Japan approves £72bn stimulus package

Expected to create 600,000 jobs.

Japanese yen notes. Photograph: Getty Images.

The Japanese government has approved a stimulus package of 10.3tn yen (£72bn) in an effort to strengthen its economy.

Apart from fall in domestic consumption due to weak currency, the country saw decline in exports due to slowdown in demand from the US, eurozone and China markets in the recent times. With this package, the country will invest in education and social security areas and provide incentives for businesses and rebuild areas devastated by the 2011 earthquake and tsunami.

Some industry analysts think that the package is only a short-term solution to the country’s economic growth and do not address the long-term sustainability of economy.

The Japanese Prime Minister Shinzo Abe said: “Unfortunately, the previous administration failed to work out how to boost growth and expand the economic pie. It is vital that we have an economic strategy that can create jobs and raise incomes to sustain growth.”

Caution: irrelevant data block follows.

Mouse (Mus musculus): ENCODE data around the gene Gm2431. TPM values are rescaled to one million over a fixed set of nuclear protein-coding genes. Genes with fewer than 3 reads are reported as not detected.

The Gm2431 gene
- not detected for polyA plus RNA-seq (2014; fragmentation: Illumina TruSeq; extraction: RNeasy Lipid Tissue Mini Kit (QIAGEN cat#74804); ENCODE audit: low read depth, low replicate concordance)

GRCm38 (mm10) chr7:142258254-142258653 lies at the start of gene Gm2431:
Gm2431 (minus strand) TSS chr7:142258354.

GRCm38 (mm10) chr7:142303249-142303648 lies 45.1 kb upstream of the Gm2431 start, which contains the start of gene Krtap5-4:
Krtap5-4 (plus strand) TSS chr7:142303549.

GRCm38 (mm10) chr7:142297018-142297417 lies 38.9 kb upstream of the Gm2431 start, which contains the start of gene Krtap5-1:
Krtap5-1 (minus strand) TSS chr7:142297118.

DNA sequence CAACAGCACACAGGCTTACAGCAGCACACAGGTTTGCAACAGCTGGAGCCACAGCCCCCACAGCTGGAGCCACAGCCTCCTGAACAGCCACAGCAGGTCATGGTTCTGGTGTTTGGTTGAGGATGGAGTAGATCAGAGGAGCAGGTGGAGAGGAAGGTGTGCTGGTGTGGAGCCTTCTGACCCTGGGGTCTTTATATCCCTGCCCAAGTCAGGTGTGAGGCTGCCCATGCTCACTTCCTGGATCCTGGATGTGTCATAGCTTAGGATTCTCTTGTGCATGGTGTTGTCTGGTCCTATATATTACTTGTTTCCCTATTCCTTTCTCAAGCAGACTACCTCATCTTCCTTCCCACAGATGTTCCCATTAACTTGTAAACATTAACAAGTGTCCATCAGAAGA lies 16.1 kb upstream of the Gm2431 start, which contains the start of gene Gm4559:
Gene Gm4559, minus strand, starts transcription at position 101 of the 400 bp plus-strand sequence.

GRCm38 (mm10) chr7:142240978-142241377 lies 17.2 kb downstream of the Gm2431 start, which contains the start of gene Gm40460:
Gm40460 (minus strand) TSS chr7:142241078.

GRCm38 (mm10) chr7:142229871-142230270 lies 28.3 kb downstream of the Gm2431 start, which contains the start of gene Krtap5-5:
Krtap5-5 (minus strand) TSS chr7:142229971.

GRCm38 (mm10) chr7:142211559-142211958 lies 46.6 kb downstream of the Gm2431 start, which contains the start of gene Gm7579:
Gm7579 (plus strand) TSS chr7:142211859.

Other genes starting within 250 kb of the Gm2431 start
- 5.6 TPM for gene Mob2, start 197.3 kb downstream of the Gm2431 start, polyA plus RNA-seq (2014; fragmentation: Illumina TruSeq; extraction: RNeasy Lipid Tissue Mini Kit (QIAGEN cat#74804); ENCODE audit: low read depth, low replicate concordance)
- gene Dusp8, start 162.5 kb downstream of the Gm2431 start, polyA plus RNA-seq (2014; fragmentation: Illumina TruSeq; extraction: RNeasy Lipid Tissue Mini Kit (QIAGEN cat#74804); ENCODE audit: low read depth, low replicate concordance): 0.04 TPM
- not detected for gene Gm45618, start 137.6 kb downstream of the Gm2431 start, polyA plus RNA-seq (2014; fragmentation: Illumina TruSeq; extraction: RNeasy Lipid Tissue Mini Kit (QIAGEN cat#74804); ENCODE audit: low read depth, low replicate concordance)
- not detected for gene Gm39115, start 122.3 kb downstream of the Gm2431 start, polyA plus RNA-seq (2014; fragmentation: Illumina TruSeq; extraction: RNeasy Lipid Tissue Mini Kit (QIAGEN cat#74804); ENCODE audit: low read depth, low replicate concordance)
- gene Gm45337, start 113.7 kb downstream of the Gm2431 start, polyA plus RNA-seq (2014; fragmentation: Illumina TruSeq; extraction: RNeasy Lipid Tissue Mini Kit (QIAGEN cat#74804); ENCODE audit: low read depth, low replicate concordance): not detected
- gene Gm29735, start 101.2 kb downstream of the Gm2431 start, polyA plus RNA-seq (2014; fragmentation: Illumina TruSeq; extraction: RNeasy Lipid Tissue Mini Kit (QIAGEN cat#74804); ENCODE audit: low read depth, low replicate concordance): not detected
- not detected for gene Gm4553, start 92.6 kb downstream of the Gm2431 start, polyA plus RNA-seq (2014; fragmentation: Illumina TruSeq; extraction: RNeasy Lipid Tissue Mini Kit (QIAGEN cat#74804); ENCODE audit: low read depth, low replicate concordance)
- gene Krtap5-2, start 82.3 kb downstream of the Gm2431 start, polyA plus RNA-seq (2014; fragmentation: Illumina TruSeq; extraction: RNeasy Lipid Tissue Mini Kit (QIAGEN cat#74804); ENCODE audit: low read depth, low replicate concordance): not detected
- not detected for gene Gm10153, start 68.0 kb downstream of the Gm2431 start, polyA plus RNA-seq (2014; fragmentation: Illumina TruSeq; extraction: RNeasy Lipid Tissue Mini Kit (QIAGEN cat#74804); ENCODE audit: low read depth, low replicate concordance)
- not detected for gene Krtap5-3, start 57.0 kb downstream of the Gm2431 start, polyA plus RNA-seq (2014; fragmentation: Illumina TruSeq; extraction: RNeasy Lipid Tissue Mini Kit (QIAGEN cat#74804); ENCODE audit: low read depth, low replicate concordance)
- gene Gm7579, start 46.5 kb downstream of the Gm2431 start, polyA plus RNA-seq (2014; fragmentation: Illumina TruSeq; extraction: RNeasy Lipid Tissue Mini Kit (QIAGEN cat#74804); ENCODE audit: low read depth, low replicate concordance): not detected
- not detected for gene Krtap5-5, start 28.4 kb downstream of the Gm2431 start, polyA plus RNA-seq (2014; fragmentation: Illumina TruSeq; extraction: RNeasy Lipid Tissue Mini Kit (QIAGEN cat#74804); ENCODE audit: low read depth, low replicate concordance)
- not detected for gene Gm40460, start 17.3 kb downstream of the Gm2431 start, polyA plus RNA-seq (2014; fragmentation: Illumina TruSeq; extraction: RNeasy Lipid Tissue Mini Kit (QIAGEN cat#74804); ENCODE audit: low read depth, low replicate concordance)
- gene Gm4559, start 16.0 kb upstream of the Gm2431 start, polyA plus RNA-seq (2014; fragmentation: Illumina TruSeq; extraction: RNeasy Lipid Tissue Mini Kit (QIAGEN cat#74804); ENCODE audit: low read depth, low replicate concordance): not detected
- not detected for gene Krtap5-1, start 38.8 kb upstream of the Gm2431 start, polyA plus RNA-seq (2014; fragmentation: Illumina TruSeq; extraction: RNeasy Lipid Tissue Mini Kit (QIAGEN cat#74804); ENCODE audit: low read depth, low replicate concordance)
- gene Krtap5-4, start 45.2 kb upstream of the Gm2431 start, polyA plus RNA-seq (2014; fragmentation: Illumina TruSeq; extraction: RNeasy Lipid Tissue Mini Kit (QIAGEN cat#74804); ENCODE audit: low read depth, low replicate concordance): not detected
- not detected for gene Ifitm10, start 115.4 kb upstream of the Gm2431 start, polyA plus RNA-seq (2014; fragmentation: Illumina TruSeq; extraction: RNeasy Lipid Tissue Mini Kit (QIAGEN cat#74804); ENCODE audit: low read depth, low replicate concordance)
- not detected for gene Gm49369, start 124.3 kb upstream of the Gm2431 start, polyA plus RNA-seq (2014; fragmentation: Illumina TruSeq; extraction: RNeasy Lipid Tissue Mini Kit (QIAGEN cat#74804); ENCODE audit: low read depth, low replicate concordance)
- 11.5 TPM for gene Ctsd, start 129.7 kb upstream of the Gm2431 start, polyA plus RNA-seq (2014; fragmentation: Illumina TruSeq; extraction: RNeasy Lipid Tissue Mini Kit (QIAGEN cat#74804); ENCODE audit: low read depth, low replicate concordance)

Since November 2012, the Japanese yen declined by approximately 12 per cent compared to the US dollar.

Martin Schulz of Fujitsu Research Institute told the BBC: “So far what we have seen is measures to kick-start the economy. But once the stimulus boost is over, the coffers will be empty again and Japan will have no more money to spend.”

Mr Schulz said Japan needed to improve its relations with China to help its exporters' sales in the country, not least because demand from the US and eurozone is likely to remain subdued in the near term.

On the domestic front, Japan needs to ease regulations in key sectors such as construction, healthcare, retail and agriculture to make them more attractive for investors, Schulz added.